The AOH wasted no time in taking action against Denny’s restaurant for running a television advertisement which announced that in celebration of the 150th anniversary of the end of the Irish Famine, they would be offering unlimited pancakes for customers.
Infuriated members mobilized as President Boyle took swift action against Denny’s and sent a letter Denny’s explaining that the “Famine” was actually a starvation of the Irish people and more than a million and a half of our ancestors died because of it. He went onto to say “You have the audacity to make fun of these people who died of starvation much worse than any genocide ever recorded in history, so that you can sell your product on the back of our dead ancestors. I have already contacted our members throughout the United States where Denny’s has a franchise to be ready to mobilize when needed. I am appalled at your advertisement as are all Irish and Irish Americans. We are not the only Irish American organization in the United States who are ready to let you know how we feel about our ancestors defamation so you can sell a product and make a profit.“
AOH members from around the country inundated a call center at Denny’s headquarters as e-mails and letters were written and many Facebook pages were setup protesting this despicable marketing ploy. In the Philadelphia area AOH members were poised to picket their restaurants if the ad was not pulled from television.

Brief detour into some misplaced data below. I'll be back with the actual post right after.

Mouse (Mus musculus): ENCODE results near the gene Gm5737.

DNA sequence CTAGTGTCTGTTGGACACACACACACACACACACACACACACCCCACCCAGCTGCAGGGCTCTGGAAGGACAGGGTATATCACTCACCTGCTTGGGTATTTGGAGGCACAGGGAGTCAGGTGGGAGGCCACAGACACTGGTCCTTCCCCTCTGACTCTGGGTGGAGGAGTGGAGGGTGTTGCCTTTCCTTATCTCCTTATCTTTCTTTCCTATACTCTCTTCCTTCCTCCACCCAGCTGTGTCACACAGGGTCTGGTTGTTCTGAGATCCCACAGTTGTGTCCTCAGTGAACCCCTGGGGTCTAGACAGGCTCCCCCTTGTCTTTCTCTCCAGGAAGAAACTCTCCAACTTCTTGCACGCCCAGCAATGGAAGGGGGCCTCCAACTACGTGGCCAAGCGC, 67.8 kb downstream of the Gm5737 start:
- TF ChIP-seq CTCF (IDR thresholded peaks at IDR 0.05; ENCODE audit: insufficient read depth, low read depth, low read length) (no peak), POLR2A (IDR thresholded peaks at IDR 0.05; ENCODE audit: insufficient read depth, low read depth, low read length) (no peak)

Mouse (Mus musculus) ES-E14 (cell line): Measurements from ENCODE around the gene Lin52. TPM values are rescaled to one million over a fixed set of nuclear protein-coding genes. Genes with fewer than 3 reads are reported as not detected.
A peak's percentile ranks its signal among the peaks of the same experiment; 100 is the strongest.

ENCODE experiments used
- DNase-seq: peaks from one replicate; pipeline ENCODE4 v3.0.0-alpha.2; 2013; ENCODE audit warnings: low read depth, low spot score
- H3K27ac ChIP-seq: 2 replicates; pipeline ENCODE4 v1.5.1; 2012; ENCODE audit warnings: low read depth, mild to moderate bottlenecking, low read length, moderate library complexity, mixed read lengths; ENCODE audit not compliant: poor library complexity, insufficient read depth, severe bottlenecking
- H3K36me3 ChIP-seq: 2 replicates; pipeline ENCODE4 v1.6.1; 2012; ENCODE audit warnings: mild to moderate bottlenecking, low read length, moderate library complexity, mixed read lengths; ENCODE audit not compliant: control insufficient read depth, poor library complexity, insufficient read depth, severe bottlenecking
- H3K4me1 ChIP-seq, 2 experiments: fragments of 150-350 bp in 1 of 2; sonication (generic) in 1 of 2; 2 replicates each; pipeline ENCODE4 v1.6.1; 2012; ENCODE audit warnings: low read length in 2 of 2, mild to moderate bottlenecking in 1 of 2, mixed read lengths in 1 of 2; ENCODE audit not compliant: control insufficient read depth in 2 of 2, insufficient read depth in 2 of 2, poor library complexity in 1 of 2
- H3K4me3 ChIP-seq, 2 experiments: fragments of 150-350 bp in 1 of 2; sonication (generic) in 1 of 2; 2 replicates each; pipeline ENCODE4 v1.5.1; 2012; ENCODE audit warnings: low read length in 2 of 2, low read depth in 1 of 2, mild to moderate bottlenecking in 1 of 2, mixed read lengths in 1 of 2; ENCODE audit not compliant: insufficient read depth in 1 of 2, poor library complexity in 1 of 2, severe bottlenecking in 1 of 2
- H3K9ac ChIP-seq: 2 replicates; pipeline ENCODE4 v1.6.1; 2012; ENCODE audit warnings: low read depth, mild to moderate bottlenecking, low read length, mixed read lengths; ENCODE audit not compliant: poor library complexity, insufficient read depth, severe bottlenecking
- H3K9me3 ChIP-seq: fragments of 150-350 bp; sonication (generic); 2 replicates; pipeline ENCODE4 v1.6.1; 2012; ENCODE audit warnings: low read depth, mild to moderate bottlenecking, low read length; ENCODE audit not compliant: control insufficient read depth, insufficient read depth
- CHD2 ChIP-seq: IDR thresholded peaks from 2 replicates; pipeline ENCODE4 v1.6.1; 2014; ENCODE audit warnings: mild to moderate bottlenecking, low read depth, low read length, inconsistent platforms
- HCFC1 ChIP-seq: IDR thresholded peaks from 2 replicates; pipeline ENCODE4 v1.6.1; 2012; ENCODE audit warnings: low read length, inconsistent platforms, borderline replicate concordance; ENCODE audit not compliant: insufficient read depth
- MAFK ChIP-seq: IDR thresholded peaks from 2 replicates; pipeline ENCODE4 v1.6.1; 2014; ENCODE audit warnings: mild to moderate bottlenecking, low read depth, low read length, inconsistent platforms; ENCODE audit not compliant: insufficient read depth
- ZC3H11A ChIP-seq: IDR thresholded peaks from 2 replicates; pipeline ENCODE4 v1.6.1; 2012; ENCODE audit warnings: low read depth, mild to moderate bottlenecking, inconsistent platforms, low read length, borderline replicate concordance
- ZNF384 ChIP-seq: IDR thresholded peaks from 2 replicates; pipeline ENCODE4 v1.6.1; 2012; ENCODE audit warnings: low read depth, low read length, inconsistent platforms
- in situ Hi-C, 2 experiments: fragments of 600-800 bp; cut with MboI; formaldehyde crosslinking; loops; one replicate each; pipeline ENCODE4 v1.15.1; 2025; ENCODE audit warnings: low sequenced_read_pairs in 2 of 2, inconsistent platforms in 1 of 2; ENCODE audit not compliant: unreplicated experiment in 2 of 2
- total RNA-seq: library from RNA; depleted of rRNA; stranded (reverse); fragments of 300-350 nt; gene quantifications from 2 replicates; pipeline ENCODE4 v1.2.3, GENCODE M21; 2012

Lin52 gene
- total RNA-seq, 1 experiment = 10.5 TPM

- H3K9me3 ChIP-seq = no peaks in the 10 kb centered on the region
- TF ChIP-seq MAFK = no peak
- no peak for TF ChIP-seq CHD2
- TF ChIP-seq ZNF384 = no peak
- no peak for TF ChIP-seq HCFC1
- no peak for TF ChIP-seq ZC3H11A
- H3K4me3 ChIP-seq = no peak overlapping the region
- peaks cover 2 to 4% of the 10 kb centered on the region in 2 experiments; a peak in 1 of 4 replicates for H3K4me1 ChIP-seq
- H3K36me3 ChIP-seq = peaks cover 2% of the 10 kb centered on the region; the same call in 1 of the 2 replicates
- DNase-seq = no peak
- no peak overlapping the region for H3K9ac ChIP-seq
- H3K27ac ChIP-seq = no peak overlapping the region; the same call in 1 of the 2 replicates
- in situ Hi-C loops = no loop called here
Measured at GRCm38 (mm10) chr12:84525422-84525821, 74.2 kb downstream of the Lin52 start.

Denny’s has been in hot water before for discriminatory treatment of African American customers and staff. Some questions if their next advertisement might feature Denny’s offering pancakes in celebration of the end of the Holocaust and the deaths of six million Jews? An often critic of the AOH, Irish Voice Newspaper publisher Niall O’Dowd, publically praised our organization stating “I am delighted to see that the Ancient Order of Hibernians has rushed out a statement condemning this incredibly insensitive and hostile ad which has been shown all over America in the past few days.”
Denny’s said it was sorry if a mention of the Irish Potato Famine in its advertisements offended anyone.
Management said the restaurant chain based in Spartanburg, SC, apologizes to anyone who was insulted or offended by the TV advertisement, which promoted an all-you-can-eat deal by tying it to the 150th anniversary of the end of the potato famine. “It is certainly not the intention of the company to offend anyone or any group, and we apologize if this spot has in any way,” Denny’s management said in a statement. The advertisement was pulled within less than a week of its original airing amid numerous complaints and protest threats from the AOH and other Irish-Americans.